Children of the Whales Ep. 6: Pocket sand

As I’m watching this episode, I’m reminded of a post I wrote a long time ago. We know everything about the good guys, and yet, we know nothing about the bad guys. From a narrative point of view, this makes sense. After all, the story follows the children’s perspective, and other than Lykos, none of them should know a thing about the invaders. And yet, this sort of storytelling conceit can be ideologically dangerous from a broader, meta perspective. It can be used, for instance, to justify children taking up arms. “We have to fight! They just want to destroy our way of life! They hate us… ‘cause they ain’t us.” Seriously, though, don’t tell me it isn’t disturbing to see kids as young as possibly 4 or 5 pick up a bow, beaming as always with their cherubic smiles. They can barely enunciate, and already, they’re having to fight. But what can Suou do, right? If they don’t teach the children to kill, then they might die. They might die anyway. After all, the invaders are just faceless, heartless nobodies. Hm.

This week’s episode is the calm before storm, so it’s the perfect time to take stock and reflect. Suou isn’t blind to the fact that he’s making the children fight, but the elders’ solution, i.e. mass suicide, isn’t exactly amenable either. That old lady can accost him all she wants, but there’s no time to come up with another plan. All they can do is fight. His motivations and actions make sense within the context of the story, so I’m not quibbling with that. I’m just troubled by yet another story that opts to paint the enemy in such broad, simplistic strokes. Maybe that’ll soon change. Maybe when the special elite team infiltrates Skylos, they’ll find that their enemy has a lot more depth than they currently appear to possess. But I’m not going to get my hopes up. It’s just unfortunate that everything rests on the childrens’ shoulders. Maybe they should invest more in those wacky inventions. That pocket sand device might actually be more effective than they think.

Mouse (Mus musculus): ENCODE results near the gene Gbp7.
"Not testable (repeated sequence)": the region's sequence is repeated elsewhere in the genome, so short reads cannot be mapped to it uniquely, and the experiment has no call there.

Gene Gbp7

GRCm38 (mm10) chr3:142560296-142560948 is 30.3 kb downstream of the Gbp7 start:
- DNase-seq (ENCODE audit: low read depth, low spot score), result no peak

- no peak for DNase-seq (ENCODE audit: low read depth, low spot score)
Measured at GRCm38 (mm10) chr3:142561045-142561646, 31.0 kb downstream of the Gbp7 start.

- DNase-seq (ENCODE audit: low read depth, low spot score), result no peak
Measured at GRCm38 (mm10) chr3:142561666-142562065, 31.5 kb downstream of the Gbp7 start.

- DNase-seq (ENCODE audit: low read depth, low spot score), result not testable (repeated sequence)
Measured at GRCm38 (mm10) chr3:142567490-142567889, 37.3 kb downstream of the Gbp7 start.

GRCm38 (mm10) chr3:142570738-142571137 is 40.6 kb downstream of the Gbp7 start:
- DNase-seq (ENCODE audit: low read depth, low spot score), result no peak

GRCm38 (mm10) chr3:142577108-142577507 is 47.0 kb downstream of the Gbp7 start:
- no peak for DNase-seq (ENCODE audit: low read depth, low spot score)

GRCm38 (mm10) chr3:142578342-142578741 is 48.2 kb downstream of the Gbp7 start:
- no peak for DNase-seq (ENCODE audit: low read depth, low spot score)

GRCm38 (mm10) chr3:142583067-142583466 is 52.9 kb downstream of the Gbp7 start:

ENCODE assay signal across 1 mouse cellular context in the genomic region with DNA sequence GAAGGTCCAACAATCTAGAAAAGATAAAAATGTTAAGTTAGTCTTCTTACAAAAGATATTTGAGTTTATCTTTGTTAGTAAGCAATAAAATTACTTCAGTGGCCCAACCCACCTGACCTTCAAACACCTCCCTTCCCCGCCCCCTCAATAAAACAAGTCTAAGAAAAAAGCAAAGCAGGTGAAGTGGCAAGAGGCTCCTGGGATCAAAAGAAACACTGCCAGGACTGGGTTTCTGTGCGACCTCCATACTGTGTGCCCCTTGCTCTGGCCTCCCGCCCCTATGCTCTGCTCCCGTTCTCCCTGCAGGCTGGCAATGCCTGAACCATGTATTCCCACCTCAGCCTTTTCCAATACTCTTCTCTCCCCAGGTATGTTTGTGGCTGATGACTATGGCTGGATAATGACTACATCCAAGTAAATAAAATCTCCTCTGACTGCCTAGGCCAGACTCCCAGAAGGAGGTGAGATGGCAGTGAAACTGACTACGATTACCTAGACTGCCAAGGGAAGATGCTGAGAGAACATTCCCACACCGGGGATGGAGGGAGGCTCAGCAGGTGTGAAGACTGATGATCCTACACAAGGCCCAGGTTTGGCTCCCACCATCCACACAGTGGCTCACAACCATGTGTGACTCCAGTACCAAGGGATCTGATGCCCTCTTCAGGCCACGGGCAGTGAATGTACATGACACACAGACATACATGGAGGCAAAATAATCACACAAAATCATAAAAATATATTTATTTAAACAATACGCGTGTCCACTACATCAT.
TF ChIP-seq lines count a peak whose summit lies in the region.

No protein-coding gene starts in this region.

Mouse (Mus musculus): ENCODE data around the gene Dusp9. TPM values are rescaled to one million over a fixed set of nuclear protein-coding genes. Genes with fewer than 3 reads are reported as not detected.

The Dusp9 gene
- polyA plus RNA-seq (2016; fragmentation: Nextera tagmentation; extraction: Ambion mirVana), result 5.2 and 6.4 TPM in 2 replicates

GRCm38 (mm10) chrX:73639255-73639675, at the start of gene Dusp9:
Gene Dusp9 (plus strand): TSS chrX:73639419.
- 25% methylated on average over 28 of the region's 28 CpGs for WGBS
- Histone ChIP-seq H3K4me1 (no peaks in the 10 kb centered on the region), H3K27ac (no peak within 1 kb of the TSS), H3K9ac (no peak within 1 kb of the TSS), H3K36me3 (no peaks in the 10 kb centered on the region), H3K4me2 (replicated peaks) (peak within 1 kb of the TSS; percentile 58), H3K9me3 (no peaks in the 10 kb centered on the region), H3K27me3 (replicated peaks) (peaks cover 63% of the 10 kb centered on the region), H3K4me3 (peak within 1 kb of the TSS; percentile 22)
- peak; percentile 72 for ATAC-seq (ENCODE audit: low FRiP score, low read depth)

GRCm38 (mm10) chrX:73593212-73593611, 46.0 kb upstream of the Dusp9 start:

Ouni gets a little more character development, but not really. It’s more like a backstory for his friend Nibi. We learn how he came to hang out with his current gang, and how Nibi promised to take him away from the island. Even as a kid, Ouni felt imprisoned on the island. What’s odd is how he just showed up one day. No parents, no siblings, no friends, no anything. All he had was the clothes on his back. Nobody knew who he was. How can a kid just pop up out of nowhere on such a small island? Unless the flashback is deliberating misleading us for some reason, what’s worse is that nobody seemed to care either. You’d think one of the unmarked adults would’ve taken the kid under their wing and whatnot, but I guess this island paradise is not as wonderful as it seems. In any case, Nibi was once the leader of their gang, but Ouni is such a badass, he kinda just assumed that role over the years. Not wanting to feel left behind, Nibi insists on following his buddy on the special infiltration mission. I have a feeling someone’s going to die soon.